A haute couture outfit made entirely from the plaid plastic bags one usually finds at dollar stores puts Zoolander’s “Derelicte” to shame.
Just when you thought the term “recycled clothing” had lost its cache, along comes a collaboration full of inspiration. Recently, designer and conceptual artist Jenny Lai of NOT Clothing, searching for something fresh to inform her newest work, made the pilgrimage to Johannesburg, South Africa, where she synced up with photographer and filmmaker Chris Saunders, whose fascinating documentation of South African subculture had caught her eye. This past September, the two unveiled their fused passions with an exhibit, “NOT x Chris Saunders,” at the WALLPLAY international space. The show brought together photography, video, fashion, and global culture in a colorful melange, equal parts street style documentation, art project, and reuse initiative. As Lai mentioned to Collectively this week, the inventive textiles used were the result of various shooting locations throughout the city and the creatives who inspired them. “The materials that we used were based on the collaborative artists,” said Lai. “Many of them do use what is available to them.” In this case, the surroundings were a busy Jo’burg neighborhood, a bottle recycling plant, and other unlikely spots, the group using found materials like chicken wire, brown paper bags, and floor sweepings from local barbershops to help create clothing and installations.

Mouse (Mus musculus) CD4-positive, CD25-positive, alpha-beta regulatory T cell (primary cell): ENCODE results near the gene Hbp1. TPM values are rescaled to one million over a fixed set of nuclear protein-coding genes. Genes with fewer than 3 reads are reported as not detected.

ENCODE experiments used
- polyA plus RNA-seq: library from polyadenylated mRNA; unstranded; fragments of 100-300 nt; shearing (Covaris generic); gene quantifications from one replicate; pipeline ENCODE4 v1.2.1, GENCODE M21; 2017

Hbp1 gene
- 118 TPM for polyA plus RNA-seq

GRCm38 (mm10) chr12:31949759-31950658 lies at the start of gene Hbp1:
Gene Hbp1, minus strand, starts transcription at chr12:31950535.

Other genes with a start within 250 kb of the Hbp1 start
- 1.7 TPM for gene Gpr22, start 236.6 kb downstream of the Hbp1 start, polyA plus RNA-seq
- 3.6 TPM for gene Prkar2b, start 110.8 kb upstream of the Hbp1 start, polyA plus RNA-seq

The most impressive part of the exhibition by far is the fashion. Lai, tapping Dennis Chuene of Vernac Bags, created the “China Bag” jacket, a haute couture outfit made entirely from the ubiquitous plaid plastic bags one usually finds at dollar stores and laundromats. This stunning haute apparel line puts Zoolander’s Derelicte to shame and could easily pass for “real” department store fashion. In addition to this particular collaboration, Vernac has been known to recycle these bags into backpacks and clothing.
Below, Saunders and Lai created a short film of the project featuring interpretative movement performed by dancer Manthe Ribane, known for her work with South African “rap-rave” Zef band Die Antwoord. We celebrate this truly stunning work that captures both the joy and hardship of living in one of South Africa’s most diverse, and economically polarized, cities.